The swirling landscape of Iran’s salt desert, Dasht-e Kavir, is reminiscent of an abstract painting in this Sentinel-1 image.
With temperatures reaching about 50ºC in the summer, this area sees little precipitation, but runoff from the surrounding mountains creates seasonal lakes and marshes. The high temperatures cause the water to evaporate, leaving behind clays and sand soils with a high concentration of minerals.
The ‘brushstroke’ patterns are geological layers eroded primarily by wind.
Iran is one of the world’s most important mineral producers. Earth-observing satellites are useful for finding and monitoring natural resources like minerals.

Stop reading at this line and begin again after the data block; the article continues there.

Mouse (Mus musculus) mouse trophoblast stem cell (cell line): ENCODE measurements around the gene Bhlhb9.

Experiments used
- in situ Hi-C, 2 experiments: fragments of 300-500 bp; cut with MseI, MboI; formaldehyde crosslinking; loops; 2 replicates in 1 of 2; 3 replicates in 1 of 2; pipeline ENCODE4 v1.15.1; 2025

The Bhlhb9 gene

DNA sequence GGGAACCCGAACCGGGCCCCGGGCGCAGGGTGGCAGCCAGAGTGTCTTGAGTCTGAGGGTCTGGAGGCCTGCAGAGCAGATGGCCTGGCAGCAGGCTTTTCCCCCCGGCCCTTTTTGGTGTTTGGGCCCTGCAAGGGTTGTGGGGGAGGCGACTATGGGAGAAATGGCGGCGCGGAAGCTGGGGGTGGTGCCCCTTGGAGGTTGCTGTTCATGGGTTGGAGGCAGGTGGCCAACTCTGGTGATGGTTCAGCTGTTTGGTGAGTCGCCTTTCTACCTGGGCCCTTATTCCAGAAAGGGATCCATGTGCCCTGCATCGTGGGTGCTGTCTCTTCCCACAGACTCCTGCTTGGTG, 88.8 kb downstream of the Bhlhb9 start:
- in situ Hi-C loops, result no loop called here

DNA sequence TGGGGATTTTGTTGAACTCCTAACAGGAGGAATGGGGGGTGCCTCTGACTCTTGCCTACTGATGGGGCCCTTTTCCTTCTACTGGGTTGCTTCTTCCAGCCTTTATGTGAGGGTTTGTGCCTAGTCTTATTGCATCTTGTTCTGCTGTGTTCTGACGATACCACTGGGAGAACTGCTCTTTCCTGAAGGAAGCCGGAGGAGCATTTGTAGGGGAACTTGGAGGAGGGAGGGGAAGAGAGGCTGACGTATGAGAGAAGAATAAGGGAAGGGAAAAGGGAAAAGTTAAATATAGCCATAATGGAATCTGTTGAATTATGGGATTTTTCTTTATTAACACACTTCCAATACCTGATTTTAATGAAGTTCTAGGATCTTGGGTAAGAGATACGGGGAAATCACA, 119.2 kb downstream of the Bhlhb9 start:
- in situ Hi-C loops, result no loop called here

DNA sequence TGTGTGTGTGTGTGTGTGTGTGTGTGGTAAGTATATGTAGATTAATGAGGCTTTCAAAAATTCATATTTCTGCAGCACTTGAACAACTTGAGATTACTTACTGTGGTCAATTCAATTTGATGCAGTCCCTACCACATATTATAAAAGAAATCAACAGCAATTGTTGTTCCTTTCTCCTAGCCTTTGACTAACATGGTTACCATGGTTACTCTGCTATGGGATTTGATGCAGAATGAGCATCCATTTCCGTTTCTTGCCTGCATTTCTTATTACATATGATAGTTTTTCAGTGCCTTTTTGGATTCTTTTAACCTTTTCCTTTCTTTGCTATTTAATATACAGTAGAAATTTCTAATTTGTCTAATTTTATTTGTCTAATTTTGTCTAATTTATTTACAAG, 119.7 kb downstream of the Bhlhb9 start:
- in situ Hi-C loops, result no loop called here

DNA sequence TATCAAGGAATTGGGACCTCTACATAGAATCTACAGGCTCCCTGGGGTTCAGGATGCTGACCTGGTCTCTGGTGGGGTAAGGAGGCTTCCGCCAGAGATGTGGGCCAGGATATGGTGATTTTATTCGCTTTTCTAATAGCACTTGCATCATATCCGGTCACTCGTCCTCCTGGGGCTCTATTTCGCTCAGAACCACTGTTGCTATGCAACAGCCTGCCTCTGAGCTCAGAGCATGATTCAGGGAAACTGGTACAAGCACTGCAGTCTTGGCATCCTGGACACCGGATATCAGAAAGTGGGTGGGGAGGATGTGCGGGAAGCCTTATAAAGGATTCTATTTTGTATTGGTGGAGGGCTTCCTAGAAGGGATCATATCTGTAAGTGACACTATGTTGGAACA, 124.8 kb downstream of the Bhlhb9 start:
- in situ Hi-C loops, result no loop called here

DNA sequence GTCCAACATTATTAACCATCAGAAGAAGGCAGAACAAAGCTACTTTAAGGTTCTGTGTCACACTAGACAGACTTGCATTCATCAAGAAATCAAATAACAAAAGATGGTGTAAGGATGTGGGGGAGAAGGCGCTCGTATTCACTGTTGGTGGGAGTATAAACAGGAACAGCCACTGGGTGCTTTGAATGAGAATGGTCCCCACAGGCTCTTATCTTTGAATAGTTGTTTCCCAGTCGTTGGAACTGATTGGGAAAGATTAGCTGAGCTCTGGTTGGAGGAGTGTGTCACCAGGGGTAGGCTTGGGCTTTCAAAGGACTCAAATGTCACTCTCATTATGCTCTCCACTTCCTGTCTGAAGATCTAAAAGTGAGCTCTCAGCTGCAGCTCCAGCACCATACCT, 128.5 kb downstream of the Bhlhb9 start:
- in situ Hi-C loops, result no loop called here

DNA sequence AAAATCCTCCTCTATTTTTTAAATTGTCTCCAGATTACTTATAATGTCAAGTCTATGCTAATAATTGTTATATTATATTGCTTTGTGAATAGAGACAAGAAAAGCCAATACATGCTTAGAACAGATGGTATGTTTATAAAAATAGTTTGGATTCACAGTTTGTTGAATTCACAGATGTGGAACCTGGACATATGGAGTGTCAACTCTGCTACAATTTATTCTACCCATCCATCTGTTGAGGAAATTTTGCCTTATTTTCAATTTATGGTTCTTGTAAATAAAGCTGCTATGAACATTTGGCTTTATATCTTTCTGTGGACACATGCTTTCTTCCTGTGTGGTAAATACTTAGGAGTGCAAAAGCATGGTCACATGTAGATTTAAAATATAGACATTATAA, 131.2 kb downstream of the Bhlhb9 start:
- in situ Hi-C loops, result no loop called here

Along the left side of the image we can see part of an area known as the ‘devil’s dunes’ because it was believed to be haunted by evil spirits. This belief likely originated from its hostile conditions, and the early travellers who did attempt to cross it probably never returned due to starvation or dehydration.
This image combines three scans from Sentinel-1A’s radar on 21 January, 14 February and 9 March 2016. Changes between the acquisitions appear in vibrant bright colours – such as the blues, reds and greens we see primarily on the left half of the image. These areas are salt lakes and the colours show fluctuations in the amount of water present over time.